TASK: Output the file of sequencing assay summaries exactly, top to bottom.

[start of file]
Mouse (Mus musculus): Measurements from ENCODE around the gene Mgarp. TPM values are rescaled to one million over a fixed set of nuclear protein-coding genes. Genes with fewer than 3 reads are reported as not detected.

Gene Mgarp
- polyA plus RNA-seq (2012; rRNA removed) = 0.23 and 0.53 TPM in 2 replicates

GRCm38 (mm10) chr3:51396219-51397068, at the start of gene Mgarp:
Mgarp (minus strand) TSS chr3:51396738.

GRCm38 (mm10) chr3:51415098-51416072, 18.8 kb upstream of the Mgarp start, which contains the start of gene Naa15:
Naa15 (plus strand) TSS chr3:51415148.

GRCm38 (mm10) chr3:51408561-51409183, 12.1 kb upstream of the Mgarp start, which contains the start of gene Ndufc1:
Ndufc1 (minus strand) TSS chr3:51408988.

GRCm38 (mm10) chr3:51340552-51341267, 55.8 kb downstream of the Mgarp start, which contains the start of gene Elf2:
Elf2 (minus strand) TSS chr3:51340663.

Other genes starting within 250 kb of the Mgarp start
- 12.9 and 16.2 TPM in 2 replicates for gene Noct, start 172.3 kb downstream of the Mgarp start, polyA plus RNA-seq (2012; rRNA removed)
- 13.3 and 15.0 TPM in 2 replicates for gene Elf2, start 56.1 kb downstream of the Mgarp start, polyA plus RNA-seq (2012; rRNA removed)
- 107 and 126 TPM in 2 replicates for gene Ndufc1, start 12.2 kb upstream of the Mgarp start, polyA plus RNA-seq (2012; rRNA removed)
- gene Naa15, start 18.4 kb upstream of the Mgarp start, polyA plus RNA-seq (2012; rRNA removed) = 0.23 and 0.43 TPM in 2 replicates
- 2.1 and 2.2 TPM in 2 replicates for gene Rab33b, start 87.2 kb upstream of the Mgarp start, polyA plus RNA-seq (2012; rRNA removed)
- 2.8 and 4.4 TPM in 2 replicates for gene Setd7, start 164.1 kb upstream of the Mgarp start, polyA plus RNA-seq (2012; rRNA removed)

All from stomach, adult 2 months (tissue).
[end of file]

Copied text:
Mouse (Mus musculus): Measurements from ENCODE around the gene Mgarp. TPM values are rescaled to one million over a fixed set of nuclear protein-coding genes. Genes with fewer than 3 reads are reported as not detected.

Gene Mgarp
- polyA plus RNA-seq (2012; rRNA removed) = 0.23 and 0.53 TPM in 2 replicates

GRCm38 (mm10) chr3:51396219-51397068, at the start of gene Mgarp:
Mgarp (minus strand) TSS chr3:51396738.

GRCm38 (mm10) chr3:51415098-51416072, 18.8 kb upstream of the Mgarp start, which contains the start of gene Naa15:
Naa15 (plus strand) TSS chr3:51415148.

GRCm38 (mm10) chr3:51408561-51409183, 12.1 kb upstream of the Mgarp start, which contains the start of gene Ndufc1:
Ndufc1 (minus strand) TSS chr3:51408988.

GRCm38 (mm10) chr3:51340552-51341267, 55.8 kb downstream of the Mgarp start, which contains the start of gene Elf2:
Elf2 (minus strand) TSS chr3:51340663.

Other genes starting within 250 kb of the Mgarp start
- 12.9 and 16.2 TPM in 2 replicates for gene Noct, start 172.3 kb downstream of the Mgarp start, polyA plus RNA-seq (2012; rRNA removed)
- 13.3 and 15.0 TPM in 2 replicates for gene Elf2, start 56.1 kb downstream of the Mgarp start, polyA plus RNA-seq (2012; rRNA removed)
- 107 and 126 TPM in 2 replicates for gene Ndufc1, start 12.2 kb upstream of the Mgarp start, polyA plus RNA-seq (2012; rRNA removed)
- gene Naa15, start 18.4 kb upstream of the Mgarp start, polyA plus RNA-seq (2012; rRNA removed) = 0.23 and 0.43 TPM in 2 replicates
- 2.1 and 2.2 TPM in 2 replicates for gene Rab33b, start 87.2 kb upstream of the Mgarp start, polyA plus RNA-seq (2012; rRNA removed)
- 2.8 and 4.4 TPM in 2 replicates for gene Setd7, start 164.1 kb upstream of the Mgarp start, polyA plus RNA-seq (2012; rRNA removed)

All from stomach, adult 2 months (tissue).